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Inspired by a 2008 incident where 18 American high school students were involved in an alleged “pregnancy pact,” the French dramedy 17 Girls (17 Filles) offers a highly aestheticized yet incredibly hollow meditation on contemporary teenage angst. Liable to raise eyebrows among older audiences (and perhaps other body parts among adolescent boys), this well-acted piece of arthouse eye-candy should find berths abroad after its premiere in Cannes’ Critics’ Week.
The much mediatized events took place in Gloucester, Massachusetts, and quickly became the source of public debate, as well as at least two TV shows, a documentary and a Lifetime movie. Filmmaking sisters Delphine and Muriel Coulin, here in their first feature outing after several shorts (one of which screened at the 2001 Critics’ Week), transpose the action to a humdrum seaside town in Brittany, casting a coterie of attractive actresses and non-actresses to play a group of girls who decide they all want to be pregnant at once.
The leader of the pack is the recently expecting Camille (Louise Grinberg, The Class), whose killer looks and Mean Girl-ish personality convince her buddies that having a bun in the oven is way cooler than having lots of friends on Facebook. Out of jealousy, curiosity, but mostly peer pressure, they all follow suit, and it isn’t hard to find willing accomplices among their male counterparts, even if it has to be the same, lucky dude (Arthur Verret).
There are a few hitches along the way, though, and one of the gals, Clementine (Yara Pilartz), has such a tough time landing a “donor” that she literally counter-prostitutes herself by paying a fellow student to sleep with her (but only after he ups his price by 30 euros!). Otherwise, the girls provide a firm advertisement for everything one shouldn’t do when pregnant, including drinking, smoking (both cigarettes and pot) and driving a car at night without a license.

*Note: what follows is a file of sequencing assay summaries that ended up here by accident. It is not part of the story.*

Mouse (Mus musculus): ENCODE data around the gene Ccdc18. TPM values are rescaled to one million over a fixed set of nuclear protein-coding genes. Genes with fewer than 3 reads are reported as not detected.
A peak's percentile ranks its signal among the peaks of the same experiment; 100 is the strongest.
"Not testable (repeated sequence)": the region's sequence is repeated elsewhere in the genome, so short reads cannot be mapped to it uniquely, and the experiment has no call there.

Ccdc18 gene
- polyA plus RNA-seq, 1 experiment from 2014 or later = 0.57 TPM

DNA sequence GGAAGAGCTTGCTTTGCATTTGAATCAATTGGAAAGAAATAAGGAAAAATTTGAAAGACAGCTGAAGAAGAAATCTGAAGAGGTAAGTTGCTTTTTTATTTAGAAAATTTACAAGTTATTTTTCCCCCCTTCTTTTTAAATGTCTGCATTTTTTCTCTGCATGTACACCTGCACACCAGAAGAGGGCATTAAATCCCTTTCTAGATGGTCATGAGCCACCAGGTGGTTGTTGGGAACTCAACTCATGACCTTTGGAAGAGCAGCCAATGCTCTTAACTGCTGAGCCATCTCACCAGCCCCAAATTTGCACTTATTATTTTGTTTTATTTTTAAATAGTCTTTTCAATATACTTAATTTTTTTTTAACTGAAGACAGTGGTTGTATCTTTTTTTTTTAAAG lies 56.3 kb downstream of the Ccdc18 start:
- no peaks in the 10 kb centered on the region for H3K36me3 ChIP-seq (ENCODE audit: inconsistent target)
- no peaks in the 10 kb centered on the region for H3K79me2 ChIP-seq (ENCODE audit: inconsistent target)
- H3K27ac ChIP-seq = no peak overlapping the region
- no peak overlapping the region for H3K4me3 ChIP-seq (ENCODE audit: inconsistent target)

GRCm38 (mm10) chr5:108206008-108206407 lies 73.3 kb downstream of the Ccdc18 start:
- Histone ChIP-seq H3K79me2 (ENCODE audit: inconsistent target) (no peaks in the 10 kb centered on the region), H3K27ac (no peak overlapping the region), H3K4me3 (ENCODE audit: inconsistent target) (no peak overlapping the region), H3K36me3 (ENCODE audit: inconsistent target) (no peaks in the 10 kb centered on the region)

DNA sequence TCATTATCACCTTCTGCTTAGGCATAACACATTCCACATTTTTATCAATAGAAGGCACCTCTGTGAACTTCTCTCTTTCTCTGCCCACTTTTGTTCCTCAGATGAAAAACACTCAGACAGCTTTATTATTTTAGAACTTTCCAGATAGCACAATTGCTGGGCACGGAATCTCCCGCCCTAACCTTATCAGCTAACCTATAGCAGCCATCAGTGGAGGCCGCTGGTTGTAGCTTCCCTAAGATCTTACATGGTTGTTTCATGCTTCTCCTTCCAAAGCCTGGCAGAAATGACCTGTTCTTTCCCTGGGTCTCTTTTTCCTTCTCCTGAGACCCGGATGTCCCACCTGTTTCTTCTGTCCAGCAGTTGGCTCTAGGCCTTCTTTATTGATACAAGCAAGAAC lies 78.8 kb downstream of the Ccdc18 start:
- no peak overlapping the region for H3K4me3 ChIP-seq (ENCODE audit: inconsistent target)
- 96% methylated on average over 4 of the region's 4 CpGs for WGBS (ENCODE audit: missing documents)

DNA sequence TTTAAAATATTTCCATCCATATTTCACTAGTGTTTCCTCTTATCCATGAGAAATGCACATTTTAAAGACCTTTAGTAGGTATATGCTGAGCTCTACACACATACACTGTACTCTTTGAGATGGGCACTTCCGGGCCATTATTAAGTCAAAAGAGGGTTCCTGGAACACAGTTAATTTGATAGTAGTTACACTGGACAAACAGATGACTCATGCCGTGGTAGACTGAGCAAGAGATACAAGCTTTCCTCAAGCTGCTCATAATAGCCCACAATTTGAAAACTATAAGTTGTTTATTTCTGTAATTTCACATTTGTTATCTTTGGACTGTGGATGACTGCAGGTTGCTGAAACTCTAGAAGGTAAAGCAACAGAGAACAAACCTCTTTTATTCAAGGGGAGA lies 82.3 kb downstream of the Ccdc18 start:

If much of this seems far-fetched, and perhaps inadvertently funny at times, the fact that it’s based on real-life events doesn’t make the story more convincing. Clearly under the sway of Gus Vant Sant’s Elephant and Paranoid Park, the Coulins eschew any real social or psychological analysis of their characters, presenting a bunch of dreamy, rebellious girls who just want to have fun, and think that having babies is the way to do so. Meanwhile, the surrounding adults, with the exception of a straight-talking school nurse (actress-director Noemie Lvovsky), are either pure comic fodder (a teachers’ round-table is particularly hilarious) or, in the case of Camille’s mom (Florence Thomassin), inexplicably understanding.
This mostly superficial approach to adolescence is matched by an extremely showy aesthetic, which seems culled from Van Sant’s films and the polished world of music videos and fashion magazines. Cinematography by Jean-Louis Vialard (Tropical Malady) makes impressive use of the Canon 1D, but the gorgeous visuals reveal lots of pretty faces, bodies and landscapes, while doing little to service the narrative. Similarly, the decors by Benoit Pfauwadel stand out to the point that one begins admiring what’s hanging on the walls rather than what’s going on in front of them.
Performances are strong throughout. Both Grinberg and newcomer Pilartz help turn these 17 Girls into a watchable, if implausible, depiction of a phenomenon that seems no less mysterious by the film’s end.
Venue: Cannes Film Festival, Critics’ Week (Competition)
Production companies: Archipel 35, Arte France Cinema, in association with Banque Populaire Images 11, Cinemage 5, Uni Etoile 8, Soficinema 7, with participation of Canal Plus, CineCinema, Arte France
Cast: Louise Grinberg, Juliette Darche, Roxane Duran, Esther Garrel, Yara Pilartz, Solene Rigot, Noemie Lvovsky, Florence Thomassin, Carlo Brandt
Directors/screenwriters: Delphine Coulin, Muriel Coulin
Producer: Denis Freyd
Executive producer: Andre Bouvard
Director of photography: Jean-Louis Vialard
Production designer: Benoit Pfauwadel
Costume designer: Dorothee Guiraud
Editor: Guy Lecorne
Sales Agent: Films Distribution
No rating, 90 minutes
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